Even the most steadfast of humans can give a little jump when there’s a sudden boom of thunder or if the neighbor’s car backfires. Cats, however, seem to take this reaction to the extreme. Thunder and fireworks are obvious causes of concern, and some cats are even scared of quieter, more everyday sounds, like the oven timer or doorbell. My cat, Taco, nearly jumped out of his fur when I dropped his bag of treats on the hardwood floor. Noises that are either unexpected or unexpectedly loud can send a lot of cats running for cover. A lot of cats are afraid of loud noises.
Have you ever wondered why? Keep reading to find out.
Why Are Cats So Afraid of Noises?
Part of the reason why cats are so sensitive to noise has to do with their superior hearing. Like dogs, cats are capable of hearing sounds at a much higher pitch than what humans can hear. In fact, cats can hear an impressive one octave above what dog ears can detect. This ability makes cats extra sensitive to sounds.
Besides their superstar hearing, cats also develop sensitivity to sounds they’re not used to. A kitten that is raised in a relatively calm and quiet household, for example, is more likely to be afraid of loud noises than a kitten that grew up in a house with four kids, two dogs, and a talkative parrot. It’s all about early exposure and a cat’s natural instinct to protect themselves. If something is new, it could potentially be dangerous. It’s a sensible survival strategy for a cat to run and hide when they hear something unexpected and startling.
Lastly, some cats develop a fear of specific sounds based on past experiences. The doorbell is a good example. If your cat isn’t a big fan of strangers, they learn quickly that the doorbell is a precursor to an unpleasant interaction. They run and hide not because they’re afraid of the noise, but because they’re afraid of what’s going to happen next.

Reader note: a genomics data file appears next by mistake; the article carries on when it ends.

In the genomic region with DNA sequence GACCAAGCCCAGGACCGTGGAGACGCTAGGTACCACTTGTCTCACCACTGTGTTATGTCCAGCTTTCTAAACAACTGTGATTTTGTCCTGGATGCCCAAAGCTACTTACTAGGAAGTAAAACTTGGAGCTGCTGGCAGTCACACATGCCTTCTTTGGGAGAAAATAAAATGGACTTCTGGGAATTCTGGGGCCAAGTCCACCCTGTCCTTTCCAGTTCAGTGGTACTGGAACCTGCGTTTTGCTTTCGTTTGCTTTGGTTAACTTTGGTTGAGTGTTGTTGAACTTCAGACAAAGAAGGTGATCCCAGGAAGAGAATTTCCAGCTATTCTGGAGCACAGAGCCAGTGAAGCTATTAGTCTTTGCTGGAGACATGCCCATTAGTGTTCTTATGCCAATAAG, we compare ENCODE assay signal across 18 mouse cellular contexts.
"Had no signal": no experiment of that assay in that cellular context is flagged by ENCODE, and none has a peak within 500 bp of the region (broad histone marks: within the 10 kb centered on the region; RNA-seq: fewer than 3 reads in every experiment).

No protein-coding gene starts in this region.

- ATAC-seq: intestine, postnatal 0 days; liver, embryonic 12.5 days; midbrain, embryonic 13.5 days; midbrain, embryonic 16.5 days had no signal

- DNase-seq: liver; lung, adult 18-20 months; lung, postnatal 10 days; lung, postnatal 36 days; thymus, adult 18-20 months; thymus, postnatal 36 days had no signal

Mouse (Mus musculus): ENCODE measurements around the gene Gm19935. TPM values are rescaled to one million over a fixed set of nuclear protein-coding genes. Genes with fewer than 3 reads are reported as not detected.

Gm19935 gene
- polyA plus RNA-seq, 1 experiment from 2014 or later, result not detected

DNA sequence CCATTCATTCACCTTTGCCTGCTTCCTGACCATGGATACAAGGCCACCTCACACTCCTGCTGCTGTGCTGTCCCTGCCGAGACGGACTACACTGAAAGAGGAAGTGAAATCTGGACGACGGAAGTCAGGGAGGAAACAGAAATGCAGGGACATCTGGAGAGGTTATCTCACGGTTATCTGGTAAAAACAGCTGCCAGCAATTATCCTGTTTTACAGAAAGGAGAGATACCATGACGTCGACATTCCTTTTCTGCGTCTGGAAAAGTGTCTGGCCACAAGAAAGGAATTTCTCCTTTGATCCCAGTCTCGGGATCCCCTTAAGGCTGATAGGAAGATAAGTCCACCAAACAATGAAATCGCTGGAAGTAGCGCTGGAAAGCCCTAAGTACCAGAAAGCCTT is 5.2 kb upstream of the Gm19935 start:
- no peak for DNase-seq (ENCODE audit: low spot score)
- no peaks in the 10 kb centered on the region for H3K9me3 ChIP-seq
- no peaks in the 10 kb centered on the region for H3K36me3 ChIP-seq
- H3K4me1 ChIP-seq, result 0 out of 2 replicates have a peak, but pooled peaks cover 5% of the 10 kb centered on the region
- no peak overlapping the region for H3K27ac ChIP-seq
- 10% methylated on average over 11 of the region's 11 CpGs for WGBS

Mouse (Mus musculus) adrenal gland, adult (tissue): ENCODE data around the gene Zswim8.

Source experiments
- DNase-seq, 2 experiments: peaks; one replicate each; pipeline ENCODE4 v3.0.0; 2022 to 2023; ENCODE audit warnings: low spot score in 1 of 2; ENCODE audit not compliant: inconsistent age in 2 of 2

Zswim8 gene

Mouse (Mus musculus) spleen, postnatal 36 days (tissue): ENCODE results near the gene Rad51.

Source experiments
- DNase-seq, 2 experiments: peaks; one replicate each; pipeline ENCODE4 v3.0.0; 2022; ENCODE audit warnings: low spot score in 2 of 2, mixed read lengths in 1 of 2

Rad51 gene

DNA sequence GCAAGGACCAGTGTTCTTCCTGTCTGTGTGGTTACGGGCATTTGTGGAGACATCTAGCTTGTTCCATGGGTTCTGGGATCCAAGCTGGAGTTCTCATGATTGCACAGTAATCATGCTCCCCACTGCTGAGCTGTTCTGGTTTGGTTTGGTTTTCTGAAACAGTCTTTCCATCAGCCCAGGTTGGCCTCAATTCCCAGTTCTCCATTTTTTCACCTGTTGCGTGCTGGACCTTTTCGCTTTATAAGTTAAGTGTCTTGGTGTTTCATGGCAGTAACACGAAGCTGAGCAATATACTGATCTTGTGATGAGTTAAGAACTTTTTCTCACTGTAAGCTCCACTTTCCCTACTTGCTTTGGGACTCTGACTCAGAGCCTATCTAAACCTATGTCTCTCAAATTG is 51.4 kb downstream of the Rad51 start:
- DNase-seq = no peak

Is There a Way to Help?
A cat being afraid of loud noises is not necessarily something cat parents need to be concerned about. Running under the bed during the neighbor’s fireworks show and jumping a little when you first turn on the vacuum are natural reactions that are usually harmless. Your cat’s heart-rate might spike for a few seconds, and they might feel slightly stressed for a few minutes, but it’s generally nothing to worry about.
If your cat seems to have extreme reactions to sounds, or if they’re constantly getting scared by everyday noises, however, it might be time to step in and help. You don’t want your cat constantly living in fear.
Here are a few ways to help a cat overcome their fear of sounds.
Desensitization and Counterconditioning: If your cat is afraid of loud noises, one method to help is to gradually get them used to certain sounds. This method of desensitization involves exposing your cat to the sound at a low volume and gradually working on their tolerance.
If your cat hates fireworks, for example, find a YouTube video of fireworks and play it for your cat at the lowest possible volume. When they’re used to that, increase the sound. Don’t push that volume button until your cat is acting completely calm and collected with the current volume. The goal is to get them used to the sound so that when it’s the real thing, they act like it’s no big deal.
Help Her Feel Safe: A cat’s natural response to being afraid is to run and hide. If they feel trapped or exposed, their feelings can quickly escalate into full-blown panic. You can help your cat’s nerves by ensuring they always have somewhere safe to go. Resist the urge to hold onto your cat when they’re afraid; this will only make them feel worse, and you’ll probably end up with a few scratches.
Instead, give them the freedom to run to an area where they feel safest. This could be under the bed, but it could also be a special box or kennel. Knowing they have that safe space will help your cat not feel so afraid.
Talk With Your Vet: If your cat has recently started acting afraid, talk to your vet. As cats age, they can become mentally confused, or they could lose their eyesight. Both of these conditions can make loud noises even more unexpected and scarier than normal. Your cat’s fear could be related to a serious health issue.
Overall, it’s normal for a cat to be afraid of loud noises. It’s part of their survival instinct, and it has a lot to do with their unique upbringing and personality. Some cats are naturally more skittish than others, and jumping at the occasional sound isn’t anything to worry about it.